Clara is a town in County Offaly in the midlands of Ireland. It's on the main Dublin-Galway railway and has become a commuter town for the capital, with a population of 3336 in 2016. Its main sight, 2 km south, is the wetland of Clara Bog.
Trains from Dublin Heuston take an hour to Clara via Portarlington and Tullamore, with five or six daily. They continue west to Athlone then branch either to Athenry and Galway or to Roscommon, Castlebar and Westport. The 1 railway station is south side of town.
Bus 73 traverses the country from Waterford via Thomastown, Kilkenny, Carlow, Stradbally, Portlaoise and Tullamore to Clara and Athlone. There are two M-Sa; the one Sunday bus continues north to Ballymahon and Longford.
By road from Dublin follow M6 to junction 5. From there N52 heads south to Tullamore, but you need to circle north through Kilbeggan to get onto R436 to Clara.
In 2008 there was a wildly ambitious plan to create "Ireland Midlands Airport" near Clara, but nothing came of it.
- Evil men – demons in human form ( . . . ) lure girls from the town to go for motor drives into the country, and you know what happens - it is not for the benefit of the motor drive. It is for something infinitely worse - sermon circa 1930
So you'd better walk or cycle.
- The town grew up in the 19th century when there was a textile industry, with St Brigid's RC church at its centre. North on higher ground beyond the green is St Brigid's C of I church of 1770, and somewhere buried around it was the monastery.
- 1 Clara Bog Visitor Centre is within the town library on Ballycumber Road, open M-F 10:00-17:00, free. Informative exhibition on this and other Irish bogs. The bog itself is 2 km south with no buildings there, since they'd damage the habitat.
- 2 Clara Boardwalk takes you on a 1 km circuit of the bog. After the last Ice Age, a lake backed up against an esker (a ridge of debris) then infilled. Over millennia the poorly-drained surface built up into a dome, a "raised bog". These formed across prehistoric northern Europe but most succumbed either to deliberate drainage, or to road-building which creates a channel that empties the bog. Cutting the "New Road" to Rahan (by which you get there) in the 19th century collapsed the dome, and its fringes were nibbled by peat-cutters. That might be sustainable on a traditional cottage scale but certainly not as the peat-burning industry it became in the 20th century. So a once-common habitat (much too common, if you were an early traveller trying to squelch across Ireland) is now rare and endangered. Clara Bog has been sufficiently scarred to scupper its bid for inclusion as a UNESCO World Heritage Site, nevertheless it's one of the best examples in the country, and its drainage has been halted. It's free to access 24 hours: the parking layby is small but you're unlikely to find it busy. Don't step off the boardwalk, the habitat is fragile, and remember those grotesque bog-bodies you saw in the museum in Dublin.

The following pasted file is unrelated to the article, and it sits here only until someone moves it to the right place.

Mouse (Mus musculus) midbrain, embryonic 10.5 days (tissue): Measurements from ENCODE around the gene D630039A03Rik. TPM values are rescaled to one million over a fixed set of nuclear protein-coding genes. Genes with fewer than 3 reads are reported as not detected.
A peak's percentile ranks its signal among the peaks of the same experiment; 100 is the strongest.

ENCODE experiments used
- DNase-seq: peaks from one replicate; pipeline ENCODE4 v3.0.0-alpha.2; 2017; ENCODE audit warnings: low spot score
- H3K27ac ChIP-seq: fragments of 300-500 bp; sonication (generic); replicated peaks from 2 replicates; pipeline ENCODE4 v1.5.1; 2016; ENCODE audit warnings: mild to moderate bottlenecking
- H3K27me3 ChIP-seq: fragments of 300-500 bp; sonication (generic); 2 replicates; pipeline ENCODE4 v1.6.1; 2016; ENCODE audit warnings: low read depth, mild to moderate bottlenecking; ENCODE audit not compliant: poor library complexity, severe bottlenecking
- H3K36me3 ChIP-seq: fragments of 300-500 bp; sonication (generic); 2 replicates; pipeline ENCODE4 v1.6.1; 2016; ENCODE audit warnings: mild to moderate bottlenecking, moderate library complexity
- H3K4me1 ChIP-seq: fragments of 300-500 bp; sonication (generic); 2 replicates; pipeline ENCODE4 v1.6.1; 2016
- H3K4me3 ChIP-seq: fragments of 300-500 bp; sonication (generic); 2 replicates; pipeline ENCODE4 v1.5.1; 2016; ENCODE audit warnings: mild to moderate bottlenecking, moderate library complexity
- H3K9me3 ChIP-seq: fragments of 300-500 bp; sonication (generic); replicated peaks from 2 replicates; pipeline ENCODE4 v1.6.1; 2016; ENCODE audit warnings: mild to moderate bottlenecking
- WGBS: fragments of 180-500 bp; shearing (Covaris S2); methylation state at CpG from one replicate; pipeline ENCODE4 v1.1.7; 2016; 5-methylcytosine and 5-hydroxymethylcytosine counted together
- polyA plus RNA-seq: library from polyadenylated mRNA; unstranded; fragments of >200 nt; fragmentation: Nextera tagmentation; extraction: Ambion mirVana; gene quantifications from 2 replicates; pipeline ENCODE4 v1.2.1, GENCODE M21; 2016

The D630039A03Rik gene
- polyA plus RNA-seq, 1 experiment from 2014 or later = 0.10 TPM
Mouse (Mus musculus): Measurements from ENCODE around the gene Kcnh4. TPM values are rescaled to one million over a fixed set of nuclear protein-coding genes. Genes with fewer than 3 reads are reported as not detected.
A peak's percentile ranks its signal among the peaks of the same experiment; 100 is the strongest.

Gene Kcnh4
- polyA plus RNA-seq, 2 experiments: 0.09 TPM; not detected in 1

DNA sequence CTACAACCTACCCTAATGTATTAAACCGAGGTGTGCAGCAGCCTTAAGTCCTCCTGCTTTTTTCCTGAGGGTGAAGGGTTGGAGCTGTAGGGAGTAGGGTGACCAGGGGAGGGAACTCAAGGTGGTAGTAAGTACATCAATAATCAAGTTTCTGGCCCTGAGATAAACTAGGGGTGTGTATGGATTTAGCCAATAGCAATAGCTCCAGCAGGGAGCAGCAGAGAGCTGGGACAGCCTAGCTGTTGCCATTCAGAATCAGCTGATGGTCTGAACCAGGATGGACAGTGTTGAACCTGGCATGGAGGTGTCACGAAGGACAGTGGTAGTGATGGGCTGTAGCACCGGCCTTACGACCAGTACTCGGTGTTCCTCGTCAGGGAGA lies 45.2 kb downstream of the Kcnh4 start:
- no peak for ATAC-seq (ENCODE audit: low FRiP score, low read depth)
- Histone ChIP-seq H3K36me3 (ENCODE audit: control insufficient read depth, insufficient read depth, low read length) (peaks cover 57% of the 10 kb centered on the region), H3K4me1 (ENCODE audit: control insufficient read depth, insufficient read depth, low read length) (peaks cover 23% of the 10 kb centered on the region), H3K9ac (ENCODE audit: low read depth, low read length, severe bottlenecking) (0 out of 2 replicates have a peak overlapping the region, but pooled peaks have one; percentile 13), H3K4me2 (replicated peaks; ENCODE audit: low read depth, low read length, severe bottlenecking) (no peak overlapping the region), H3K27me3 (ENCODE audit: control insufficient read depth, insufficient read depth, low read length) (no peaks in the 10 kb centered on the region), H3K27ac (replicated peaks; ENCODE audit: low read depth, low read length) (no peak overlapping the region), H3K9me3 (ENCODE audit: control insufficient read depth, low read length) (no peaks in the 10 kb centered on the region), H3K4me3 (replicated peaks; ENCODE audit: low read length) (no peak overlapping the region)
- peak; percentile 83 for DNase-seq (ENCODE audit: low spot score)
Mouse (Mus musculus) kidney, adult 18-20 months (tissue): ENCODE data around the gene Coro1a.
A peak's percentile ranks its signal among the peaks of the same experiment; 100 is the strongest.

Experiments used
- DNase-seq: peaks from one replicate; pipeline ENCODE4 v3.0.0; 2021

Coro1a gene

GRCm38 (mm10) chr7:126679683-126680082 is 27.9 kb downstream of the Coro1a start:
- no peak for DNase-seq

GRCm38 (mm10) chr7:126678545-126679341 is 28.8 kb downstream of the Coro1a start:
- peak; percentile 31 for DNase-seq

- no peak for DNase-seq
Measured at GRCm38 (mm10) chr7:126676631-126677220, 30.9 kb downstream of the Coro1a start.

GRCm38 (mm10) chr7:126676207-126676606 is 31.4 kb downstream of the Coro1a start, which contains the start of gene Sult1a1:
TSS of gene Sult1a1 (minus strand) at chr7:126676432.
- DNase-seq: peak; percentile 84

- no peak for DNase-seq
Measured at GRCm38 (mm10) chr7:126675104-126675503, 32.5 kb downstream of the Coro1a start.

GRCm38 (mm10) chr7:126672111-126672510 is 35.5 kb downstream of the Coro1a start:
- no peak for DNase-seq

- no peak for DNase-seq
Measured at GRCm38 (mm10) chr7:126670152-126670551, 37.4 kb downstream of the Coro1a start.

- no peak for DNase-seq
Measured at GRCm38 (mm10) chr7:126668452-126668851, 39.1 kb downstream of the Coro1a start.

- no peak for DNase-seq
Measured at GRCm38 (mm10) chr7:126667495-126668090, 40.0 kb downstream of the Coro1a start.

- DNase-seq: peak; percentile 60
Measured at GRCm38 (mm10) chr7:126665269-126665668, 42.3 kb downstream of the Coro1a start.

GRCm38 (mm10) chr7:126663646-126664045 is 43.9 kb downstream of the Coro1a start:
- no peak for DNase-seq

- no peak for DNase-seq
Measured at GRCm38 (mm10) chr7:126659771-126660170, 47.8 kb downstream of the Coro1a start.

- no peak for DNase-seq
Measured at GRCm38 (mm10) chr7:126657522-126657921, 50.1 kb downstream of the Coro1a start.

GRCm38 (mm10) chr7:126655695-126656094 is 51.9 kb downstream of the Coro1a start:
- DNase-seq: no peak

- 3 Durrow Abbey - see Tullamore for this monastic site along N52.
- 4 Rahan is a village 12 km south with remains of a monastery from the 11th / 12th century, plus early modern churches. It's on the Grand Canal, which is navigable from Dublin to the Shannon.
- 5 Horseleap on the boundary with County Westmeath is named for a feat of medieval horsemanship and is graced by a horse sculpture of doubtful fame and provenance. This tale goes round and round more often than a Formula One Ferrari; its contortions involve a World War I Italian flying ace, minor European nobility, Scuderia Ferrari racing team, and their former driver Eddie Irvine. Such anyway was the baloney and horse-doodoo fed to the eejits persuaded to buy this prancing horse statue and erect it in 2000. So there it stands, outside Paddy Ryan's pub at the junction of R446 and R391: "Horseman, pass by" as WB Yeats put it.
- Clara Swimming Pool is a 25 m pool. It's on Ballycumber Rd just north of the railway station.
- Clara Sports and Leisure Centre is 200 m west of the pool. It's open daily.
- Golf: Esker Hills Golf Club is 10 km southeast off R420. Blue tees are 6617 yards, par 71. There's also a driving range 1 km east of town.
- Read and pass on: Ballycumber is a tiny village 5 km west of Clara. In 1983 Douglas Adams' Meaning of Liff defined Ballycumber as "One of the six half-read books lying in your bed". This sparked the idea of an exchange now called BookCrossing, where books are left in public places; some 12 million are in circulation.
- Centra facing St Brigid's Church is open M-Sa 07:00-22:00, Su 08:30-22:00.
Strung along the main road are Rose Garden, Macari's takeaway, Mill Bar, King Kebab, Jel's Kitchen and Yummy House.
Kilcoursey House just east of town was the home of Richard and Therese Flynn. On 8 July 1985 Father Niall Molloy aged 52 was found dead at the house: he had a room there, and joint business ventures with Therese. Richard was put on trial but the judge was convinced it was heart failure and directed the jury to find him not guilty. Unusually for heart failure, Molloy lay in a pool of blood with his skull bashed in; the judge was a close family friend who should never have been involved in the case. A surgeon and a politician had also been in the house while Molloy's life ebbed away. The case, which any Murder Mystery Weekend could have sorted before gin o'clock, remains unsolved.
As of April 2021, Clara has 5G with Three, but next-to-no signal from Eir or Vodafone.
- Tullamore is best known for its two distilleries.
- Athlone has a castle and fine cathedral.
- Birr has a pleasant Georgian centre. Within the castle grounds, the "Leviathan" was for 70 years the world's largest telescope.